TEDxGuangzhou 2009: The Twitter Story

Posted by on Dec 6, 2009 in Public Events, Public Speaking, TEDx | No Comments

12:48 (UTC+08:00), 06 DEC 2009 | CHN GUANGZHOU, GUANGDONG

The Fabric of Imagination — there are a million stories that can be told — from the folks right around you. #TEDxGZ

If you tweet it… they will come! #TEDxGZ

I presented a speech on 05 December 2009 at TEDxGuangzhou entitled The Twitter Story.

Getting into Guangzhou

We are now at Banghu. You can interchange to the North 2nd Ring Expressway. Total cab time 50 minutes or less. #TEDxGZ [23:44 on 04 DEC 2009]

I left Beijing in the afternoon hours on the 4th by plane — I would, of course, have preferred the train, but it’s not going to happen for a few more years, so off it was to Capital Airport then.

Interestingly enough, by the time I hit PEK, I had already gotten my 4,000th Twitter follower! Things began looking rather interesting — especially after landing in Guangzhou, where my confused cabbie tried at length to find the right gate into the venue for the TEDx venue.

It was already way past midnight but you could tell people were enthusiastic for the event. At around 2 AM, there was still a lot of chatter in the halls of the hotel. I had to be up rather early the next day — or the same day rather — just a few hours of shut-eye!

The Talk Itself

And so the 5th dawned. And TEDxGuangzhou began.

To make the event truly Twitter-related, I first went onstage and took a picture of the audience — to be tweeted later on.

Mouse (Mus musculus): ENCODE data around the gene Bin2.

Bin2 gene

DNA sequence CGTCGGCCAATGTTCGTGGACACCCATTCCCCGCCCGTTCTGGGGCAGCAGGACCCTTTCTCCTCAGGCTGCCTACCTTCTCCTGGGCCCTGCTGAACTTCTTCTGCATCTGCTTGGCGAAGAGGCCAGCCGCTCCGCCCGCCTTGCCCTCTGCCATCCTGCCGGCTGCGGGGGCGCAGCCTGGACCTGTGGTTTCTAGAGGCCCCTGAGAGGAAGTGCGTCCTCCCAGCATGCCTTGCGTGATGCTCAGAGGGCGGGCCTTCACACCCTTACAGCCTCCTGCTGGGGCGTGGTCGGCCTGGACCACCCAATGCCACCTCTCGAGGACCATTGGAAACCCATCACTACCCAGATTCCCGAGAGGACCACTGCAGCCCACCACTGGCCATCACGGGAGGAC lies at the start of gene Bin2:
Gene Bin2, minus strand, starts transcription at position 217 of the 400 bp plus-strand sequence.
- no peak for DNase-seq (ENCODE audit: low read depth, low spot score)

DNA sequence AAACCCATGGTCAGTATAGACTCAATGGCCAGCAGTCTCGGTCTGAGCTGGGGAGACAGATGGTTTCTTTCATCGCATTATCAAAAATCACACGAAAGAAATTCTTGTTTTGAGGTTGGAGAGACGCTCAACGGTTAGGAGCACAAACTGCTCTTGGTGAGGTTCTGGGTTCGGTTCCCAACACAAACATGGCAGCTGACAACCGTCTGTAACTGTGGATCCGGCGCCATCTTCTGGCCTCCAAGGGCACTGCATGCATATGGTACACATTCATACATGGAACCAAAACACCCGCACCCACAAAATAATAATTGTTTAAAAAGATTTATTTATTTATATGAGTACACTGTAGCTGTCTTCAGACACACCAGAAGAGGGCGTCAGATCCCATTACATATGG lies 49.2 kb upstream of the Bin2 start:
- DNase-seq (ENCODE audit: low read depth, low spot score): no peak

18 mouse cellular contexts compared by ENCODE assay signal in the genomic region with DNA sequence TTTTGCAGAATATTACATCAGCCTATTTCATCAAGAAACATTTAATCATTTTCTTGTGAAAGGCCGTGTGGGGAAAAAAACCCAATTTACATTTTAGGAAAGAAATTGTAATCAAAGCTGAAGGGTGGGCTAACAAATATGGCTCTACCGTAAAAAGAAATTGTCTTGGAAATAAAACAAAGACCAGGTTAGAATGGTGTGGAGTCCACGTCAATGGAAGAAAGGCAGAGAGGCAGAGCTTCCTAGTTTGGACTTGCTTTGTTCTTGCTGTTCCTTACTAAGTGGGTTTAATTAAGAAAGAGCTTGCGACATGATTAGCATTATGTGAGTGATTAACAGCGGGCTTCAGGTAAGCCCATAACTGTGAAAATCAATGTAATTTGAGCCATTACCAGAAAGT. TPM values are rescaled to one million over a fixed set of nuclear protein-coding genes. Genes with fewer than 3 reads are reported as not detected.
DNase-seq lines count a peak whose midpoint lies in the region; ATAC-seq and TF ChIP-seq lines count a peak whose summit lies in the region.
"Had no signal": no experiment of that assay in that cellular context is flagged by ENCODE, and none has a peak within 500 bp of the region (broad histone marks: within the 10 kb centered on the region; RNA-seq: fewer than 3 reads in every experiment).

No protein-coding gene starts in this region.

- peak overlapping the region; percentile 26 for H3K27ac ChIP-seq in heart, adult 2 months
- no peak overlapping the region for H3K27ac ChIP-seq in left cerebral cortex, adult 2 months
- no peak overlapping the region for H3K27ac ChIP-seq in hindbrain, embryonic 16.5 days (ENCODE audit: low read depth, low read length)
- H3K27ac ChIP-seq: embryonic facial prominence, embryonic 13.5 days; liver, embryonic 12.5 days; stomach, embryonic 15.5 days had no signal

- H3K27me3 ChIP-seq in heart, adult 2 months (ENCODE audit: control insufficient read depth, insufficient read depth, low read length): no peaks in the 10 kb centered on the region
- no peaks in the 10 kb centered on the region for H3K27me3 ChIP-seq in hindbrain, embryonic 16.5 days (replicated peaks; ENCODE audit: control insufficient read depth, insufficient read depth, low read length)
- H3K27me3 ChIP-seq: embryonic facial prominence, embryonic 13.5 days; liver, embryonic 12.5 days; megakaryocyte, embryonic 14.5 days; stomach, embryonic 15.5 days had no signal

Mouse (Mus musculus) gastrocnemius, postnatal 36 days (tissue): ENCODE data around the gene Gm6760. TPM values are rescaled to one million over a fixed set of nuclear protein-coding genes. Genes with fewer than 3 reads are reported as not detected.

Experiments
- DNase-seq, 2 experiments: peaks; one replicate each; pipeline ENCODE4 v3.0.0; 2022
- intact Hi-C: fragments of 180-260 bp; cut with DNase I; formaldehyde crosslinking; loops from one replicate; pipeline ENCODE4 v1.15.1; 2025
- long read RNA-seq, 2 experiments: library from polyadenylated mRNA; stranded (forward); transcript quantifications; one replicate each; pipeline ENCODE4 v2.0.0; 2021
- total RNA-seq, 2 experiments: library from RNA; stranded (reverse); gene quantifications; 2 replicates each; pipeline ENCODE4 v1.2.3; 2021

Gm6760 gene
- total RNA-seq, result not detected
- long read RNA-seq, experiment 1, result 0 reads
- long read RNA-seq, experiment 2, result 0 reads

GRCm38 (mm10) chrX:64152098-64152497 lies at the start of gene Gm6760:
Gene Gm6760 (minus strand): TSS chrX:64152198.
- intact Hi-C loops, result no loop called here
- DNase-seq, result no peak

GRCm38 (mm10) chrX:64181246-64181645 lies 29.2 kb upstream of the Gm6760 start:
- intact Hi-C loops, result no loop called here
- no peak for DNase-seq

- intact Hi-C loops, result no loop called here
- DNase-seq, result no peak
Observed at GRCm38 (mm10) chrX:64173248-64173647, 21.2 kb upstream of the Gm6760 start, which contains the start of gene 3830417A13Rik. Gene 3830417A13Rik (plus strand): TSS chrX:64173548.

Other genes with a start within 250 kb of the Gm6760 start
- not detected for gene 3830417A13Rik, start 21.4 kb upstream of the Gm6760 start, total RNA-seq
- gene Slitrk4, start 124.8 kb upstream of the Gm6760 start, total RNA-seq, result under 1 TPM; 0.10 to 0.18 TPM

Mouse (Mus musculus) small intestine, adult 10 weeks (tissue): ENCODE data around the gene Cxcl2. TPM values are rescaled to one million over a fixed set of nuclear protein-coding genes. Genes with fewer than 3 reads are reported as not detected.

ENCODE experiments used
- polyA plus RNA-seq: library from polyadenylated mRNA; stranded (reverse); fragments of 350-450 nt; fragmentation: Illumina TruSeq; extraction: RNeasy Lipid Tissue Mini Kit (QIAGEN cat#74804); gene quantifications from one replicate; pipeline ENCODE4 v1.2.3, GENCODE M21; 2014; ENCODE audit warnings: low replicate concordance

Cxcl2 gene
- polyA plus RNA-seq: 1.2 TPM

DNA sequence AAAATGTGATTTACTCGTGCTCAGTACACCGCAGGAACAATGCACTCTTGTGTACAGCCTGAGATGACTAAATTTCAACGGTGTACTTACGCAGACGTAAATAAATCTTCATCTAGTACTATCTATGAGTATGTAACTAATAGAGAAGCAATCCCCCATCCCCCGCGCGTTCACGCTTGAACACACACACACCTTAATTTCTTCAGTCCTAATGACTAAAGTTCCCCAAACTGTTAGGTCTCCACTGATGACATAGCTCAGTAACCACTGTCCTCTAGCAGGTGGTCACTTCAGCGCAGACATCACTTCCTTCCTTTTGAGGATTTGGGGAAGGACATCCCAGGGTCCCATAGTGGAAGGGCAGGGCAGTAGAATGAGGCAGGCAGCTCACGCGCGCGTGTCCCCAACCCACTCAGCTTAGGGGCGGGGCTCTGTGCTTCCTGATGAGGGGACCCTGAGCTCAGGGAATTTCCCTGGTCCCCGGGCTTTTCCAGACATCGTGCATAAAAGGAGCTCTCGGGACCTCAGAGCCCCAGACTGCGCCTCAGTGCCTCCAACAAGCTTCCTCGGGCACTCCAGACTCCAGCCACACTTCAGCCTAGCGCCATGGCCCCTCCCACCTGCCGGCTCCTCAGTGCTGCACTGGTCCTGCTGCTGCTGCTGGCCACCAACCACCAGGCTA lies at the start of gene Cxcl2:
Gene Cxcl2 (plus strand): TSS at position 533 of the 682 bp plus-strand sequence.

I first asked the audience to define what Twitter was — taking special note that Twitter is actually about you, the user. It showed people whom you were — and because it was “mobile”, it could show you — everyday — on the go. This made it a vastly different mode of communication in the day than traditional platforms.

I explored the fact that employers would potentially do a search on a user’s Twitter profile and tweets in future before deciding whether to employ someone new. I pointed out that whilst a résumé might “not always tell the truth”, the blog, and increasingly on Twitter, true feelings were posted.

I touched upon the issue of whether or not Twitter was “boredmedia”, to be used while waiting for the bus. I also touched upon “random tweets”, including how a tweet about whether to buy Cherry Coke or Diet Sprite could, especially in larger gatherings, elicit response from the other end of the planet.

Dabeisein ist alles (to be there is everything) was a central message I was trying to convey. I also explained that being an active user is a unique experience especially when retweets, hashtags, and tweetups were involved, as well as when new tools (such as Posterous back then) got your message to a larger audience.

Throughout the conversation, I made it very personal by connecting it with his use, then (and still now) as one of China’s earliest and most active users on the social network.

I concluded the presentation with just one message — Keep tweeting.

TEDxGZ 09 slide